One of the fascinating aspects of the reviewing of the Decalogue here in Deuteronomy is the audience to which Moses is speaking, and what that implies about his introduction. This group of people were either born in the wilderness or were small children at the time of the Exodus. None of them were present in any sort of accountable way at Sinai. And yet Moses tells the people that God made a covenant with “us,” not “our fathers, but with us, those who are here today, all of us who are alive” (v. 3). And he continues with the statement that God spoke to them face-to-face on the mountain, but that they were afraid and did not go up on the mountain (vv. 4, 5). These people did not physically experience any of these things, but they are to live and believe as though they did. This is one of the main messages of Deuteronomy, that all God is telling Israel is still for us today. We are to live as if God is also speaking to our hearts and longing for a close relationship with us. Each successive generation is to live as though they experienced the exodus, and to pass this on to their children.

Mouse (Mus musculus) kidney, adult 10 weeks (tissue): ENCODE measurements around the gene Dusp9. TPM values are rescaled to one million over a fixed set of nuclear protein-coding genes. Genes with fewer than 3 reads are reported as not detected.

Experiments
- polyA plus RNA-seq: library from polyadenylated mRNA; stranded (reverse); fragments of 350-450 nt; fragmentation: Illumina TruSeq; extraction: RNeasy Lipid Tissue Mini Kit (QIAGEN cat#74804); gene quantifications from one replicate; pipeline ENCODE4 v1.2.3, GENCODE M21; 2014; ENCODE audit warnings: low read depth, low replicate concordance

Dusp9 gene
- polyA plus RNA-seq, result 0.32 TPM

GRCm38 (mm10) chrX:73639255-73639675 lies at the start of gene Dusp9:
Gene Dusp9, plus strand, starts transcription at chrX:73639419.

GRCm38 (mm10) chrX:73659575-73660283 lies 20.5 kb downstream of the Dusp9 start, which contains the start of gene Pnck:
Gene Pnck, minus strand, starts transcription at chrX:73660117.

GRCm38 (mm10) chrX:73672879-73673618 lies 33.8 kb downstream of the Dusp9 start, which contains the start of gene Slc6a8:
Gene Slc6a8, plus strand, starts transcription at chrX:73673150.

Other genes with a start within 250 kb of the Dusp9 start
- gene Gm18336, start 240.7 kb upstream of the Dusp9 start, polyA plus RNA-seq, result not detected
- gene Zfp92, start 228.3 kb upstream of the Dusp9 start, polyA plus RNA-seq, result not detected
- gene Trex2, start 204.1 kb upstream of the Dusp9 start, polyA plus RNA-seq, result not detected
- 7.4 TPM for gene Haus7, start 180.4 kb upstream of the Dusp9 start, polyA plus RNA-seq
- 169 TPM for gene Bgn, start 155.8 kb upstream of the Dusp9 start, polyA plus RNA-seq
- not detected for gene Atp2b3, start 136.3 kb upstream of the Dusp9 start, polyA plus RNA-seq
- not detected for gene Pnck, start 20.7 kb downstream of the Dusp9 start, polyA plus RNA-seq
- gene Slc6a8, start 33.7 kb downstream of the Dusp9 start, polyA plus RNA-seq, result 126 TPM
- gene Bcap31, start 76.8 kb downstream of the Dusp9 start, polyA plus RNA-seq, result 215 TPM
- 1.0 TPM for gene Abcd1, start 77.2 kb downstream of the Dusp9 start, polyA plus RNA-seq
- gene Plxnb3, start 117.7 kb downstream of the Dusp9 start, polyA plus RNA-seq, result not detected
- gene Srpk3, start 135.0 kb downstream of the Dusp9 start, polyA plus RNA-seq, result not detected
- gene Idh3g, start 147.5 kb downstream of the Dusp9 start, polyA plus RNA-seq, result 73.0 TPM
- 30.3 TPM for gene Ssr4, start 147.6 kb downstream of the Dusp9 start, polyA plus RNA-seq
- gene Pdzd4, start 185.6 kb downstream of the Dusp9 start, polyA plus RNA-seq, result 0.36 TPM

In light of that understanding, the third Word of the Decalogue becomes all the more powerful (v. 11). In Hebrew, this Word has very little to do with swearing, or using God’s name inappropriately, although it probably would include that. Instead, it is about living so that when people see us, they see God’s character and name emblazoned on our lives. “Bearing God’s name with futility or worthlessness” is a more accurate translation. If someone claims to follow God, but does not show it in their life, this would be tantamount to treason and would make God’s name appear worthless. Because we know to whom we belong, we act and live differently, in accordance with the Ten Words.
The Sabbath Word is slightly different between Deuteronomy 5 and Exodus 20, with a different motivation to keep the Sabbath. Here in Deuteronomy it refers specifically back to the Exodus as the reason for not working on the Sabbath (v. 15). Because the people had no ability to save themselves, from slavery or from the Egyptians, but God saved them with great miracles and power, they are to commemorate that salvation on the Sabbath by not working and resting in God’s deliverance. In addition, all those who were likely to be exploited or oppressed are mentioned as participating in Sabbath rest. Even specific animals are delineated, expanding the Sabbath rest in Exodus 20.